Anchor your good golf shots with a post shot routine using NLP and golf hypnosis


I’ve been writing a lot lately about the negative and positive golf psychology of fear on the golf course. While I’ve been thinking all about golf fear consciously, it seems that my unconscious mind has been quietly working away on the question of how we actual do this "fear" thing in our golf minds. Using a post-shot routine was the answer – to the problem, not the question.

Now in NLP and golf hypnosis, we have many ways of managing a person’s fears. If it’s a full blown phobia, we can deal with that easily. If it’s a habit or belief that’s blown out of all proportion, we can help there too using techniques like the NLP Swish Pattern. If we need a skill that someone else has we can use modelling and Richard Bandler’s "Stealing a Skill" technique. If the fear is doubt related and, as we might say colloquially, there’s a part of me that wants to play a risky shot and another part that’s saying it’s too dangerous, then we’ve got the NLP Visual Squash parts integration technique. And there are many more NLP tools we can use before we even start looking at golf hypnosis.

So why not use one of these techniques to manage or eliminate fear? Well, you can use these techniques and if they are really deep-seated fears, you may need them. But what about nipping the fears in the bud, so that we don’t have to remember them every time we come to play a similar shot? After all, didn’t I read somewhere that Tiger Woods says about hitting bad shots, "I hit it and forget it?" You can’t go back in time and replay a shot, so just forget it and move on." If there’s a way to forget our bad shots, then surely we don’t need to fear them.

Now that reminds me of a story I’ve used many times before about Jack Nicklaus genuinely only remembering the putts he holed, never the ones he missed. So has Jack ever missed from inside of six feet on the last hole of a major? Of course he has! Does he remember it? Not a chance. And do you think he cares that he can’t remember? Some people would probably say that Jack is deluded in his thinking, that it is not based on reality. Well, we all create our own realities and Jack’s seem pretty good to me! You can read the full story in my earlier article entitled Better Putting in your Golf Mind with a little help from Jack Nicklaus.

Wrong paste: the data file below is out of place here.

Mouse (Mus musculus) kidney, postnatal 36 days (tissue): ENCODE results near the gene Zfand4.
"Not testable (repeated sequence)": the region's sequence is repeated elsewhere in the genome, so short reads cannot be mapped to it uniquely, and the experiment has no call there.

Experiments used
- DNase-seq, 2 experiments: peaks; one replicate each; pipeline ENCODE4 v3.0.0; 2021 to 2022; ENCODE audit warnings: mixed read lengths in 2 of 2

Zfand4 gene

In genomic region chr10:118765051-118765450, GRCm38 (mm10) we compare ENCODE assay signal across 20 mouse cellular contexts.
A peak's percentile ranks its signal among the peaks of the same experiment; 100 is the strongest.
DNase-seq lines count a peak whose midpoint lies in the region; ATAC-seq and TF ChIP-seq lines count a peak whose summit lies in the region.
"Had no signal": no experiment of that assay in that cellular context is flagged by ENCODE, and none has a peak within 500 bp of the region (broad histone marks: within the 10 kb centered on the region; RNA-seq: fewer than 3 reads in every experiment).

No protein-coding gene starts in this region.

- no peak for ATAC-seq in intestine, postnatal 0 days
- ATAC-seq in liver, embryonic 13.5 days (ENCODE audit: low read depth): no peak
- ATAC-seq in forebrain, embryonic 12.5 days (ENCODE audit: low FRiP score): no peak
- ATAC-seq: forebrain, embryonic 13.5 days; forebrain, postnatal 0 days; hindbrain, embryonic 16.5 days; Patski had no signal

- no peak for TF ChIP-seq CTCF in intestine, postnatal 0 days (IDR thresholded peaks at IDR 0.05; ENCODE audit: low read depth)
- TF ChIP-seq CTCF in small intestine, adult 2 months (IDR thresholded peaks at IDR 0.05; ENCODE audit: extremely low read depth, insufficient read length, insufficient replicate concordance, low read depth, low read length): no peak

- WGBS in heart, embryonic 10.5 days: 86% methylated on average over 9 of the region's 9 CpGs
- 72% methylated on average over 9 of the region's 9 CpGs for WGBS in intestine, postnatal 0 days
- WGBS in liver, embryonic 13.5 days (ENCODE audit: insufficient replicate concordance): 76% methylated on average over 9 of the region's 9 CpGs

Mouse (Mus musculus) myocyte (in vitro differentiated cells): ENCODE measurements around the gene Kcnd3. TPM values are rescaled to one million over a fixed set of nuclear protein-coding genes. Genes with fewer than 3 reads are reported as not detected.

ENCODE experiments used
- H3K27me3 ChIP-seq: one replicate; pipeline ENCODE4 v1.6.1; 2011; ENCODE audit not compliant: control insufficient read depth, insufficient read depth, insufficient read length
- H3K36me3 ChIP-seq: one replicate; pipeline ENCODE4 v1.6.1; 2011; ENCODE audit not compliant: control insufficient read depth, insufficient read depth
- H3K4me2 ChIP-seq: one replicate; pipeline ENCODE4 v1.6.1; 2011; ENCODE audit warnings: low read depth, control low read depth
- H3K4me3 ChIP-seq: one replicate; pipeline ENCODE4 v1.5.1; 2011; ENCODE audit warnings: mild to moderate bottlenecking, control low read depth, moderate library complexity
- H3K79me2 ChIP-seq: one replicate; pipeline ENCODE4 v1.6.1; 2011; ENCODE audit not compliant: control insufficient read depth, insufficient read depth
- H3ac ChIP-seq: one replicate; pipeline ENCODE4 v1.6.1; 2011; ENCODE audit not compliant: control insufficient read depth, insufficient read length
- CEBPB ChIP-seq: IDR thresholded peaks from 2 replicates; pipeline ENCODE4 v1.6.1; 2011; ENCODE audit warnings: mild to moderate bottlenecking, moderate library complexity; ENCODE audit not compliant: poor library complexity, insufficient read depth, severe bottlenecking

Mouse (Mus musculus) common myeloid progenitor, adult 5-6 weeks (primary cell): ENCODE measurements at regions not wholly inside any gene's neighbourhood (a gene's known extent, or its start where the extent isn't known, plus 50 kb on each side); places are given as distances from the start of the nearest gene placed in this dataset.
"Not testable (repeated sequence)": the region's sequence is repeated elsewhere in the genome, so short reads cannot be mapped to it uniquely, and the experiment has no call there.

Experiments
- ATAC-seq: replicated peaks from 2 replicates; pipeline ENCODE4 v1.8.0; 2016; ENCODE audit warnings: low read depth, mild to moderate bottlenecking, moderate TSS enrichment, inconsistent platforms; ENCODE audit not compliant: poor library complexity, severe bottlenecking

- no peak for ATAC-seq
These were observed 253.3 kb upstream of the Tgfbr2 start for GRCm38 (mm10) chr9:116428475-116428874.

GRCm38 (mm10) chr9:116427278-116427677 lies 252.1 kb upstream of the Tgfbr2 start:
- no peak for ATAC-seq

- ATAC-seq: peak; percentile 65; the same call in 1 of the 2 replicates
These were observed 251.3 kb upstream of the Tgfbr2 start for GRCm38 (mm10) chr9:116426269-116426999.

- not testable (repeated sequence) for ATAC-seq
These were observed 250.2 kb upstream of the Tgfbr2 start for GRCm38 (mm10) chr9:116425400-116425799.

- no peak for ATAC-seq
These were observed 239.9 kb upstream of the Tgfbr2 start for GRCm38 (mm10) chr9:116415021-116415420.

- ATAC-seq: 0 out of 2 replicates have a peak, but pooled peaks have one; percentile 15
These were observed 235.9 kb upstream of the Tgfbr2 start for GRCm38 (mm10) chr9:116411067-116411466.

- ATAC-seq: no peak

So where is all this going, Andrew, I hear you ask. Well, we hear and read a lot about pre-shot routines and most of the people I know now use them diligently. But few if any use any sort of post-shot routine. They usually just replace any divot, put the club back in the bag – sometimes firmly, sometimes gently – and either, walk forward happily or trudge forward miserably. Of course some rant and rave, but we’ll ignore those for now – seems like good advice to me.

If you react positively after hitting a golf shot, your brain produces lots of happy chemicals and associates those good feelings to the shot you’ve just hit and to the hole you’ve just played. The next time you play that hole or a similar shot, you have the opportunity to unconsciously remember that feeling and the associated result. In NLP we call this anchoring. Something similar happens if you react badly after hitting a shot and that bad shot can get anchored too. So my recommendation is to really enjoy your good shots – you want to remember them – and release the bad shots to the past without any emotion, like someone else hit that bad shot. You can’t go back in time and replay a shot, so just forget it and move on.

Now I don’t like prescribing detailed pre-shot routines to people as it is far better to develop your own one from what works best for you. I think the same applies to a post shot routine, so I’ll just list these few simple pointers:

  1. Identify a specific trigger for the post-shot routine, like seeing the ball stop moving
  2. If it’s a good shot, then really feel good and replay the shot in your mind just as it felt when you hit it
  3. If it’s not a shot to remember, then don’t react at all and just see it briefly as if you were watching someone else play the shot
  4. Good or bad, consciously release the shot to the past and relax as you start walking forward to the next shot.


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